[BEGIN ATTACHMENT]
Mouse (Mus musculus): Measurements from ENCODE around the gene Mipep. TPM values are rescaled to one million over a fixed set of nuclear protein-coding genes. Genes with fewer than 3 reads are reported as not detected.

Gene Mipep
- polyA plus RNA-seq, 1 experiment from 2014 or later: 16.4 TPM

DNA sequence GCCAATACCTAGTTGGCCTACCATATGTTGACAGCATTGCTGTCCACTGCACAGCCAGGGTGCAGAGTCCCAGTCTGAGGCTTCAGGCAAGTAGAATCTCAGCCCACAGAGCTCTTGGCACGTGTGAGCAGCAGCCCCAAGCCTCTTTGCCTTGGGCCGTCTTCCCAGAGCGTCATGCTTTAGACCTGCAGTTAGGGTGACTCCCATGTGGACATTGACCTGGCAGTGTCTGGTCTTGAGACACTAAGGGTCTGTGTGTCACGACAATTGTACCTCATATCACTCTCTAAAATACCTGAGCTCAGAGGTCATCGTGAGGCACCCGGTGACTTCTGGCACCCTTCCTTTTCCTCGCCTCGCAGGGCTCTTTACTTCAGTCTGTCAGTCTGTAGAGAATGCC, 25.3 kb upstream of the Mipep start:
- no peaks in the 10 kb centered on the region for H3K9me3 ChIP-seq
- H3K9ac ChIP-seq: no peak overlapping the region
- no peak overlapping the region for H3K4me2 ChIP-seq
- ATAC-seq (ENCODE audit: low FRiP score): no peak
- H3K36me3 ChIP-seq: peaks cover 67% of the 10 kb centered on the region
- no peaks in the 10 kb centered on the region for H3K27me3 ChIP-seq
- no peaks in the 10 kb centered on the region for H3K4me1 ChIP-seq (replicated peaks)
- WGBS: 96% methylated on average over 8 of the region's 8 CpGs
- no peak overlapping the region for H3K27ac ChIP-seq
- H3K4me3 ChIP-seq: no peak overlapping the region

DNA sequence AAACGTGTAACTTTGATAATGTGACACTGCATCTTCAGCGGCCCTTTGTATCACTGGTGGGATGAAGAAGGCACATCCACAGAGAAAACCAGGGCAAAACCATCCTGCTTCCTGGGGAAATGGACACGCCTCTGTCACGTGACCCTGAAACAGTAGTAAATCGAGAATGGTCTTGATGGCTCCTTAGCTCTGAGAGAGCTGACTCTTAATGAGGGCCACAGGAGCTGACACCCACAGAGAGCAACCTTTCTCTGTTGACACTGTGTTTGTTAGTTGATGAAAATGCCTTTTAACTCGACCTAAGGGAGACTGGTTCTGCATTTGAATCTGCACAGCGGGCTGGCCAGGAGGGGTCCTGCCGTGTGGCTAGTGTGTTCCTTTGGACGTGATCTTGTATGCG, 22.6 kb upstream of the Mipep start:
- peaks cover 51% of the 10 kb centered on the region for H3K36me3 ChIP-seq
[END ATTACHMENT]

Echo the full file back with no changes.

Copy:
Mouse (Mus musculus): Measurements from ENCODE around the gene Mipep. TPM values are rescaled to one million over a fixed set of nuclear protein-coding genes. Genes with fewer than 3 reads are reported as not detected.

Gene Mipep
- polyA plus RNA-seq, 1 experiment from 2014 or later: 16.4 TPM

DNA sequence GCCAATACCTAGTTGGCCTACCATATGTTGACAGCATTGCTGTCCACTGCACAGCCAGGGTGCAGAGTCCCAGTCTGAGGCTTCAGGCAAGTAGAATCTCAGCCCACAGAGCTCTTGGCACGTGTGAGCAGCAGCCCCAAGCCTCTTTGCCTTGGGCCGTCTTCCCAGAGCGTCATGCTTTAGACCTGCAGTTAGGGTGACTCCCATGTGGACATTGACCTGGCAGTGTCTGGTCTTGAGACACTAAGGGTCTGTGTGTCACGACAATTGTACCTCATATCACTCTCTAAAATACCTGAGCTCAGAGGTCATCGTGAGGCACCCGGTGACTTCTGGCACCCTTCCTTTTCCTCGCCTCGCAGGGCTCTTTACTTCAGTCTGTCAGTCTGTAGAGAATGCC, 25.3 kb upstream of the Mipep start:
- no peaks in the 10 kb centered on the region for H3K9me3 ChIP-seq
- H3K9ac ChIP-seq: no peak overlapping the region
- no peak overlapping the region for H3K4me2 ChIP-seq
- ATAC-seq (ENCODE audit: low FRiP score): no peak
- H3K36me3 ChIP-seq: peaks cover 67% of the 10 kb centered on the region
- no peaks in the 10 kb centered on the region for H3K27me3 ChIP-seq
- no peaks in the 10 kb centered on the region for H3K4me1 ChIP-seq (replicated peaks)
- WGBS: 96% methylated on average over 8 of the region's 8 CpGs
- no peak overlapping the region for H3K27ac ChIP-seq
- H3K4me3 ChIP-seq: no peak overlapping the region

DNA sequence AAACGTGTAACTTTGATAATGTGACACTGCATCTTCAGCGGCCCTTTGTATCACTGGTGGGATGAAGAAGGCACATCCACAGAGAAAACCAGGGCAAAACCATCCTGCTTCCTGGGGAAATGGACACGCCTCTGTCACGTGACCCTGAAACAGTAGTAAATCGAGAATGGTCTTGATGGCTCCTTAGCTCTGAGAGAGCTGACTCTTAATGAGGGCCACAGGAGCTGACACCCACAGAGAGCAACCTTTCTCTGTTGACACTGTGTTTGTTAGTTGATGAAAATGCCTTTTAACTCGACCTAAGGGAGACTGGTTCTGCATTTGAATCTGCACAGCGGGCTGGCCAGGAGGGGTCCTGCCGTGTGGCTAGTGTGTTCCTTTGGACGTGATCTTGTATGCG, 22.6 kb upstream of the Mipep start:
- peaks cover 51% of the 10 kb centered on the region for H3K36me3 ChIP-seq